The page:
While much of the discussion around a second stimulus has focused on a new round of stimulus checks, extended unemployment insurance and additional small business loans, lawmakers in both parties are mounting efforts to help parents in need of child care services.
Included in the Health, Economic Assistance, Liability Protection and Schools (HEALS) Act is a bill that would provide $15 billion to child care services. The U.S. House of Representatives has even broader ambitions, with multiple bills offering more than $60 billion in aid that received bipartisan support this week.
Here’s a look at the legislation.
Child Care Bills Designed for Working Parents
U.S. Sen. Roy Blunt (R-MO), chairman of the Senate Appropriations Subcommittee on Labor, Health and Human Services, Education and Related Agencies, released his proposal for the HEALS Act on Monday. It includes various grants and programs aimed at supporting kids, jobs and health care.
Funding for child care services is included in the Coronavirus Response Additional Supplemental Appropriations Act. The bill would provide $10 billion in “back to work child care grants” to pay for fixed costs and increased operating expenses due to COVID-19, as well as to aid in creating a safe environment for children attending day cares. An additional $5 billion would go to child care providers who lost enrollment or had to close due to the coronavirus pandemic.
“The pressures of working full-time and educating multiple kids at home all at once are simply unsustainable over the long term,” Senate Committee on Appropriations Chairman Richard Shelby (R-Ala.) said in a statement. “We need to step it up for them.”
Meanwhile, the House this week passed two bills to provide over $60 billion in funding for the child care industry. The Child Care Is Essential Act creates a $50 billion fund to provide grants to pay for costs associated with opening and running child care facilities during the pandemic. The Child Care for Economic Recovery Act provides $10 billion in funding to help child-care providers reopen and improve their safety.
As Republicans, Democrats and the White House continue to negotiate the next stimulus package, all are intent on funding child care efforts, meaning we can likely expect to see aid make it into the final bill.
Child Care in the Age of COVID-19
The coronavirus pandemic has put a major strain on an already-struggling child care industry.
The CARES Act, passed in late March, included $3.5 billion for the Child Care Development Block Grant (CCDBG) to help provide aid to child care providers and support the cost of providing child care for children of essential workers. But The Center for American Progress, a nonpartisan policy institute, notes it isn’t enough to keep programs open after weeks of closures.
The Center for American Progress estimates half of the country’s capacity for child care, or 4.5 million child-care slots, would be lost if Congress doesn’t provide additional funding to the industry. States like Delaware, South Carolina, Utah and Florida could lose more than half of their child care slots without assistance.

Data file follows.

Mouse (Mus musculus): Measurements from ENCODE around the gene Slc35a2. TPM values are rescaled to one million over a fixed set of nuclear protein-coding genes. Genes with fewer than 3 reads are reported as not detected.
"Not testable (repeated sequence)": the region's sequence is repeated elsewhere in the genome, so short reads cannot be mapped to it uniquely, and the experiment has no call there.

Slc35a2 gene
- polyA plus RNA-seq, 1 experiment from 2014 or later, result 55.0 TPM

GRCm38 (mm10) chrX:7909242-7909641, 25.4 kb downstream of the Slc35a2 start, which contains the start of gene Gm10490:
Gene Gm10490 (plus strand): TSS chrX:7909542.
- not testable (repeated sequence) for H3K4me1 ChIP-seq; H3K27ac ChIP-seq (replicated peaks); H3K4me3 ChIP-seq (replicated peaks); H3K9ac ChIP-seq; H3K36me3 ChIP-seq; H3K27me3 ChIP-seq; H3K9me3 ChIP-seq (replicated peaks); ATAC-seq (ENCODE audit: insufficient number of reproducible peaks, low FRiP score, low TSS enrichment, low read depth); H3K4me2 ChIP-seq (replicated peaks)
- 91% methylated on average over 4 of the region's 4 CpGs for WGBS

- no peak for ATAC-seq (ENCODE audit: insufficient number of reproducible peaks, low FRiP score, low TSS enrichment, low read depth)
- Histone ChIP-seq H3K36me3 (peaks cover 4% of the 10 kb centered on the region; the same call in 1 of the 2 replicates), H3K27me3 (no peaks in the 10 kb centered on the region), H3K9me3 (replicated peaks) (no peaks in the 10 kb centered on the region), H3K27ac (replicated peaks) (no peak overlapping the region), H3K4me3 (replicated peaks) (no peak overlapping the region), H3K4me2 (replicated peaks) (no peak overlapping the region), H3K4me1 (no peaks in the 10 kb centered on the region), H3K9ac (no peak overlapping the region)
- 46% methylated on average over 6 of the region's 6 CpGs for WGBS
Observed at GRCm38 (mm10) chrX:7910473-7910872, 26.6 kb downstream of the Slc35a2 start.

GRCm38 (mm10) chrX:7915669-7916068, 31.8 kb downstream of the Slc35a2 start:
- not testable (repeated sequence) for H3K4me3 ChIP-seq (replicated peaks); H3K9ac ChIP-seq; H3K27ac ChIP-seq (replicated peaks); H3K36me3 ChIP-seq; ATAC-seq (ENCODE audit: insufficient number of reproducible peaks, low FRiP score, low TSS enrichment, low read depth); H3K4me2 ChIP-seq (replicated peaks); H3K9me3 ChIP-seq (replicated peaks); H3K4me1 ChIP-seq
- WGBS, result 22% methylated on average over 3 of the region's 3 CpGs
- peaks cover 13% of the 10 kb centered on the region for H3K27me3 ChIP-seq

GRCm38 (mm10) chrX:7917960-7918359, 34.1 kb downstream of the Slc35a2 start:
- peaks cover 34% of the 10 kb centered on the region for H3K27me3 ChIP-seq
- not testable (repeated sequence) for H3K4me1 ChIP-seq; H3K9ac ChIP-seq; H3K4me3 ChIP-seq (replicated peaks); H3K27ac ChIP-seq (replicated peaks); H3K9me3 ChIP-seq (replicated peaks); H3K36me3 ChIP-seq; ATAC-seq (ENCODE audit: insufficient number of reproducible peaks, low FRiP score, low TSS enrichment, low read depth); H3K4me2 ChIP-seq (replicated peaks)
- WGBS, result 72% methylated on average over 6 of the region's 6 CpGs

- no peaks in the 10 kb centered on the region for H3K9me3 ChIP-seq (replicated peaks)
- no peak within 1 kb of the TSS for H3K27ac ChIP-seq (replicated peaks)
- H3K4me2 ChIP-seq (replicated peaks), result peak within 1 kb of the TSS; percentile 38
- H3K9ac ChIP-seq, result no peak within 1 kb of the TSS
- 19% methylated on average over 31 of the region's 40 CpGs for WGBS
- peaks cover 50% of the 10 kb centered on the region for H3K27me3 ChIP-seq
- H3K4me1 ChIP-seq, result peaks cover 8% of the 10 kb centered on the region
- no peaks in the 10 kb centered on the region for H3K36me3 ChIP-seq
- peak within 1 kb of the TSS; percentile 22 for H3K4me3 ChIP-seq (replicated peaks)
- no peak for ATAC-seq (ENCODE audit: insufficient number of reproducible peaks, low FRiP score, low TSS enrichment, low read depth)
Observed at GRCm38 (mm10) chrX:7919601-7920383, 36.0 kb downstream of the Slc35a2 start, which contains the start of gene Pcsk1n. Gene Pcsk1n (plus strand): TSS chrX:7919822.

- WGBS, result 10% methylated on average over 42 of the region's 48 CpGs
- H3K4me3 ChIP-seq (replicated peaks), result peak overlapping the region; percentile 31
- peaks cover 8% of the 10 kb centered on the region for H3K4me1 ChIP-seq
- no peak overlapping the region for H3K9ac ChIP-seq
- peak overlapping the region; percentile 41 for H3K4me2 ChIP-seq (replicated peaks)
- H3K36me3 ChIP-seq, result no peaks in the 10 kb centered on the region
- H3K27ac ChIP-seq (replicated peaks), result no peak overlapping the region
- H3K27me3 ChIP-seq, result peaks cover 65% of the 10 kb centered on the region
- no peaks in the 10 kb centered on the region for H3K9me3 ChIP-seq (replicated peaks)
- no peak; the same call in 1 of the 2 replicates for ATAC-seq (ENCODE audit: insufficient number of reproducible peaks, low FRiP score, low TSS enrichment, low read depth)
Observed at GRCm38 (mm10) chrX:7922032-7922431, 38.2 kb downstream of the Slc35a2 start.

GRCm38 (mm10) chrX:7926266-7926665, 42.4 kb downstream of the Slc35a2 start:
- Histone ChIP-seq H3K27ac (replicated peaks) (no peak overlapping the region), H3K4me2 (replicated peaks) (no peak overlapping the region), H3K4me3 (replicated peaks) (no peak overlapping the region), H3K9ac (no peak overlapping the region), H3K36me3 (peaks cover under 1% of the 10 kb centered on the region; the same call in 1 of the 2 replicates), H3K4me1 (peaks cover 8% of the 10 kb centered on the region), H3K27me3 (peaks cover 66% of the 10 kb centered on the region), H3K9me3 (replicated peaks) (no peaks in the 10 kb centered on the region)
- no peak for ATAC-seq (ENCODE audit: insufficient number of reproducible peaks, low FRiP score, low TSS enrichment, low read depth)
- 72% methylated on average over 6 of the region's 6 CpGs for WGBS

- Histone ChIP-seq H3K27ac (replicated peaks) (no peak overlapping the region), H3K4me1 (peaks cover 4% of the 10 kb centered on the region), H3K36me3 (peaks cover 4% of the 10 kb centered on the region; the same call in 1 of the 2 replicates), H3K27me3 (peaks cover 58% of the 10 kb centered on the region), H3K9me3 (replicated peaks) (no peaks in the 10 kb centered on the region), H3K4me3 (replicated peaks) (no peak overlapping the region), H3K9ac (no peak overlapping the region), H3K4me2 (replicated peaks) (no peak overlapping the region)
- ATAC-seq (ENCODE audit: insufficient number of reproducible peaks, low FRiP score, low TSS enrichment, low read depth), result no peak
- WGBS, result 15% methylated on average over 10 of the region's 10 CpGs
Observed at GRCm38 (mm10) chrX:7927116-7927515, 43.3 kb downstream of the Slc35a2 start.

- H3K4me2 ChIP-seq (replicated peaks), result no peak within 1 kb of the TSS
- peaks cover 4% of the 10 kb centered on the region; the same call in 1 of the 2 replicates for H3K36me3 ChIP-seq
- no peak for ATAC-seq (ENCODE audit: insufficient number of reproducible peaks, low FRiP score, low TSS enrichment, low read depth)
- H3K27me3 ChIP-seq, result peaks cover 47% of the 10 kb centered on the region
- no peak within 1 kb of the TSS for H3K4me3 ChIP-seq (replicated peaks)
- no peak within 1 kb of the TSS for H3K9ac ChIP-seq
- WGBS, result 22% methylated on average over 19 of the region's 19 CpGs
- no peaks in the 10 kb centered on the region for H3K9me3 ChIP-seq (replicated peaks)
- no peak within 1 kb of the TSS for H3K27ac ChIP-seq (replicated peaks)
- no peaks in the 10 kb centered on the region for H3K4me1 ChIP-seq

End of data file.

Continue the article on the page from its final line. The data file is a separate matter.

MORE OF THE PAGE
“These potential closures add challenges to an existing child care crisis. Even before the coronavirus pandemic, slightly more than half of the country lived in a child care desert—defined as an area where there are more than three children under 5 for each licensed child care slot,” writes the Center for American Progress. “Child care providers typically operate on thin margins and struggle to stay in business if they are not consistently collecting tuition and/or subsidy payments for nearly 100% of children they enroll.”
Working parents also find themselves in the difficult reality of juggling around-the-clock childcare—which often includes helping children engage in their remote learning programs—with their full-time work commitments. Stories of burnout, and the uncomfortable reality of sending children back to child care while a deadly virus continues to rage on in the country, illustrate the pressure many working parents are feeling.
“We are not burned out because life is hard this year,” Deb Perelman wrote in a parenting essay that went viral for the New York Times. “We are burned out because we are being rolled over by the wheels of an economy that has bafflingly declared working parents inessential.”
Is More Paid Leave on the Table?
The Families First Coronavirus Response Act (FFCRA), signed into law in March, was created to expand paid leave options for employees from April through the end of this year. Its provisions worked together to provide up to 12 weeks of partial paid leave for individuals dealing with school or child care unavailability due to COVID-19-related reasons. But as the pandemic rages on and causes some states to revert back to their previous lockdown measures, those 12 weeks might not prove to be enough.
Individuals who haven’t used the available paid family leave yet provided under FFCRA have until the end of this year to do so. But more help may be coming.
Sen. Bill Cassidy (R-LA) has said he may offer additional paid family leave measures as an amendment to the final version of the second coronavirus stimulus package. Cassidy’s legislation would provide $5,000 in advance on the Child Tax Credit to cover costs after having or adopting a child. That advance could be used to replace income while taking leave from work or pay for child care for parents who return to work. An additional $1,500 would be provided to parents for the following 10 years.